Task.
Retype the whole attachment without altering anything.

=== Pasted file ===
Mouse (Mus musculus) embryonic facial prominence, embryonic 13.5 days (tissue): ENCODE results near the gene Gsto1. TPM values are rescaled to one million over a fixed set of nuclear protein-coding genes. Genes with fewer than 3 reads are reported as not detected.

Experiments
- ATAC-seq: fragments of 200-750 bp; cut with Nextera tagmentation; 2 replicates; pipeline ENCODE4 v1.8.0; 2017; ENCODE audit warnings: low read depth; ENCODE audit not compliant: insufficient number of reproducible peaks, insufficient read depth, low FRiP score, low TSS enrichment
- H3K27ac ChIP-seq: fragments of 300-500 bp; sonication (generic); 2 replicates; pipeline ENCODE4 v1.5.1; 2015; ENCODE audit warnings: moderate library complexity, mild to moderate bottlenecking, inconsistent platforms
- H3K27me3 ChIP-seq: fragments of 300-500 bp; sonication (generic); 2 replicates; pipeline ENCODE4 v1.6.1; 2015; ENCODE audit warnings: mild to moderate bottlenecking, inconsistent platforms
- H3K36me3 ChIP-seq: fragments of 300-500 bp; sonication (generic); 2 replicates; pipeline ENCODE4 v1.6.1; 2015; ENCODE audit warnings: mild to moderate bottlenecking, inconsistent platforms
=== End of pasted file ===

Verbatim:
Mouse (Mus musculus) embryonic facial prominence, embryonic 13.5 days (tissue): ENCODE results near the gene Gsto1. TPM values are rescaled to one million over a fixed set of nuclear protein-coding genes. Genes with fewer than 3 reads are reported as not detected.

Experiments
- ATAC-seq: fragments of 200-750 bp; cut with Nextera tagmentation; 2 replicates; pipeline ENCODE4 v1.8.0; 2017; ENCODE audit warnings: low read depth; ENCODE audit not compliant: insufficient number of reproducible peaks, insufficient read depth, low FRiP score, low TSS enrichment
- H3K27ac ChIP-seq: fragments of 300-500 bp; sonication (generic); 2 replicates; pipeline ENCODE4 v1.5.1; 2015; ENCODE audit warnings: moderate library complexity, mild to moderate bottlenecking, inconsistent platforms
- H3K27me3 ChIP-seq: fragments of 300-500 bp; sonication (generic); 2 replicates; pipeline ENCODE4 v1.6.1; 2015; ENCODE audit warnings: mild to moderate bottlenecking, inconsistent platforms
- H3K36me3 ChIP-seq: fragments of 300-500 bp; sonication (generic); 2 replicates; pipeline ENCODE4 v1.6.1; 2015; ENCODE audit warnings: mild to moderate bottlenecking, inconsistent platforms